Late last year, as the tide of layoffs in the dotcom sector reached a groundswell, a certain bravado still characterized the newly unemployed. Pink-slip parties were all the rage in Manhattan and San Francisco. Internet castoffs were using their severance checks to travel or just to recover from a massive dotcom hangover.
But as the winter dragged on, reality began to sink in: Job = Money = Rent. And with Internet job losses totaling more than 50,000 people in the past 12 months, people who were courted enthusiastically a few months ago are now finding the job market excruciatingly tight.
Small wonder that armies of dotcom refugees are now feeling a little dispirited, wondering how to regroup and reposition themselves, especially with a layoff or two sullying their résumés.
Robin Fisher Roffer says not to worry. The marketing veteran who helped build CNN into one of TV’s most recognized news sources wants people to build brands strong enough to survive a dotcom flop. As president of Big Fish Marketing Inc., Roffer translates the rules of product marketing into a personal arena that helps people find their “big idea” and go after it.
Roffer believes that the right personal branding will secure people a future rich in fulfillment and success — even as victims of downsizing. Fast Company sat down with her to discuss her latest book, Make a Name for Yourself, and to learn how to create a personal brand after a layoff.
Lose the Guilt
Above all, promote your authentic self — your specialized set of talents and the vital strengths that you bring to the table, inside and outside of a job. Roffer says, “Constructing your brand based on these attributes shows that you offer real value, regardless of the jobs that you’ve held or lost. You must disassociate with a company’s failure. Too many people wrap up their ego in their job title.”
Get a Slogan
Create a personal mission statement and tag line. Successful companies stand firmly behind their vision and goals. In the same way that Maxwell House coffee is “Good to the last drop!” and BMW is “The Ultimate Driving Machine,” you should consistently bill yourself as the best person for the job.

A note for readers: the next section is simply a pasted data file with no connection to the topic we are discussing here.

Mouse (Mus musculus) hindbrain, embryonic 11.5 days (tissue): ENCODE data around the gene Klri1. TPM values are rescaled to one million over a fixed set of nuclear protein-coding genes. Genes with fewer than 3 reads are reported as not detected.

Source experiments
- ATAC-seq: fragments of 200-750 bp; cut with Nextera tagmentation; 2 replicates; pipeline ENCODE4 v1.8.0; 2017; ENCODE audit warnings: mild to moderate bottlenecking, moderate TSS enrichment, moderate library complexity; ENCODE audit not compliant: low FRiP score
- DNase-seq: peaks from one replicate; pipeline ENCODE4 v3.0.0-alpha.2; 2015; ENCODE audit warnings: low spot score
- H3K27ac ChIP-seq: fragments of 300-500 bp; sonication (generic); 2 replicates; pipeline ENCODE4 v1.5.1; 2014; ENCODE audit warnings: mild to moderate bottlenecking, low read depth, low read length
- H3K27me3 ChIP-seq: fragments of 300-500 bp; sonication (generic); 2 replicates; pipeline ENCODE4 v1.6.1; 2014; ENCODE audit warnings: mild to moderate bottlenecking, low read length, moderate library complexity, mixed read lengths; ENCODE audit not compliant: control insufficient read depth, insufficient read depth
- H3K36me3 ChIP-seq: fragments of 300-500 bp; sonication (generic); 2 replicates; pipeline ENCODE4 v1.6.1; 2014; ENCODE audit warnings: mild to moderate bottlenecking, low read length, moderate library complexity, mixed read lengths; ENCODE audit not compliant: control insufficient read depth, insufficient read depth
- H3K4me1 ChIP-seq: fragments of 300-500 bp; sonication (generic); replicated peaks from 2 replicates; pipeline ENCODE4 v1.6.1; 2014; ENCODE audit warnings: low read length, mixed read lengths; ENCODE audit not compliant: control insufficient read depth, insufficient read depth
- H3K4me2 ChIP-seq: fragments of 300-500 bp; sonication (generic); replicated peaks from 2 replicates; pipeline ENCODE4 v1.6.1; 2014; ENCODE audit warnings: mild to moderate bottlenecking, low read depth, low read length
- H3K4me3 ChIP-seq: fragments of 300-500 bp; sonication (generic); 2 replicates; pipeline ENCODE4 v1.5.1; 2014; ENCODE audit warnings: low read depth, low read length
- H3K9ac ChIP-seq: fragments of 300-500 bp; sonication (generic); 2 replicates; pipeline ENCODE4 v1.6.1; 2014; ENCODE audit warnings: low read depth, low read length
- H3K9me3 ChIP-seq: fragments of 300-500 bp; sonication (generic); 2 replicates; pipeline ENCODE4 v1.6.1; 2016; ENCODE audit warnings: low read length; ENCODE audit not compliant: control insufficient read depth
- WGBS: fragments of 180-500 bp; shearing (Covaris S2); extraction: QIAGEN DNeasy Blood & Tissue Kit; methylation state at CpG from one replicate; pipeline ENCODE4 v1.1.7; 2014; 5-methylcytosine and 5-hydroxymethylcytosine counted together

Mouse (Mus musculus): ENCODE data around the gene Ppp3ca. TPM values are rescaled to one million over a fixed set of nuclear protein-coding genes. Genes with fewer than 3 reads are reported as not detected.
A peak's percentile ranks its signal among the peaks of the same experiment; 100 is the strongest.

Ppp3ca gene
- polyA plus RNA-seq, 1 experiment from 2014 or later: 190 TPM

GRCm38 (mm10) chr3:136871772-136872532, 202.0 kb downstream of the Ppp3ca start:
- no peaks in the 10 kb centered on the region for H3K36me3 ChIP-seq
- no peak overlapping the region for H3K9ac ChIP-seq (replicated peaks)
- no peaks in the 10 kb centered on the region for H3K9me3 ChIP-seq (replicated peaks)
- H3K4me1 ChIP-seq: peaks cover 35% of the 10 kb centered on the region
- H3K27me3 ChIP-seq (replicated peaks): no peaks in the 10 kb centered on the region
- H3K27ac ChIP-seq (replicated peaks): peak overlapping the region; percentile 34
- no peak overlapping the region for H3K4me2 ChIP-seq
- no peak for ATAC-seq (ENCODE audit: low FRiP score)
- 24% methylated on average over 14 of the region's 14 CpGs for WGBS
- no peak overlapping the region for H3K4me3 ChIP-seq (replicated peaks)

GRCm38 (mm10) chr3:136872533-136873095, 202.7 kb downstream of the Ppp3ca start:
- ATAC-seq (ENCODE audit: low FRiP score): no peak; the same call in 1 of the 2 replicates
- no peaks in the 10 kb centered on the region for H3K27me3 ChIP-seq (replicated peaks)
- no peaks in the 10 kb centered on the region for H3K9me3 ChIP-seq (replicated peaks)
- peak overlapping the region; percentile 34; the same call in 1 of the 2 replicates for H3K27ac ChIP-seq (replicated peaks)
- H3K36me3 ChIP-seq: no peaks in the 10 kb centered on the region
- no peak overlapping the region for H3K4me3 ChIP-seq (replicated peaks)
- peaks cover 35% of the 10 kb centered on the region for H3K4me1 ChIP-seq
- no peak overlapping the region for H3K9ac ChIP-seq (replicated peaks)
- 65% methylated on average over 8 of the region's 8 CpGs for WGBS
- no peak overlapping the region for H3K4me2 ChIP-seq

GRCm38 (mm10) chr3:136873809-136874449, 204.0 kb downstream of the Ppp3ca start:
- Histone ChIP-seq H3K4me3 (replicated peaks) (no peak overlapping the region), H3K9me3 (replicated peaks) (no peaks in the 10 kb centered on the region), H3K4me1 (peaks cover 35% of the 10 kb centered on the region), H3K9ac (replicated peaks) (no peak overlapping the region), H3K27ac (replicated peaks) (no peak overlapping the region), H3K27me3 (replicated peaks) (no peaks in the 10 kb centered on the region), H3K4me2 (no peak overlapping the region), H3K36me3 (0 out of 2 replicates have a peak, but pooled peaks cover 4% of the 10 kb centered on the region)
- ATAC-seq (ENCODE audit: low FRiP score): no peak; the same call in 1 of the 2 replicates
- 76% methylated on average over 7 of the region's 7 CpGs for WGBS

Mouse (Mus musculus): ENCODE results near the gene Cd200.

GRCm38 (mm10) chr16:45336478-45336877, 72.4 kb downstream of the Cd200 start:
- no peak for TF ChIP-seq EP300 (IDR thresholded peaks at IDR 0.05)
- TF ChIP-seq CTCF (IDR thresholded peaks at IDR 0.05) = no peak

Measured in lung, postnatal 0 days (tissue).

Your tag line shouldn’t hinge on your company or job title. Get to know your audience’s taste and package yourself accordingly. “Like with any product, it is vital that your personal brand resonates with your audience and its specific needs,” Roffer says.
Walk the Walk
“Trade shows, conferences, and networking parties are the best ways to find jobs and are the most accurate test markets for your brand,” Roffer says. “Dress the part, walk the part, and tell others who you are. If you act the part long enough, you will become your desired brand.”
Believe in the Sacred Trinity
The sacred trinity responsible for a brand’s success is consistency, authenticity, and clarity. For example, Tide laundry detergent and Oprah Winfrey both demonstrate wholesome, reliable brands that American consumers have come to trust. Tide continues to wash clothes as consistently as Oprah promotes new books or advocates women’s issues. A recognizable brand identity communicates itself in a clear and consistent way.
There is too much emotion surrounding the new-economy slowdown and ensuing layoffs. “Your feelings should direct your mission; they shouldn’t get in the way of your success,” Roffer says. “You should not feel defeated because your company was. The past few years were a time of tremendous exploration. Those who entered the new economy were pioneers. Pioneers always get arrows in their backs, but they keep striving for their mission.”
Visit Make a Name for Yourself on the Web (www.makeaname.net).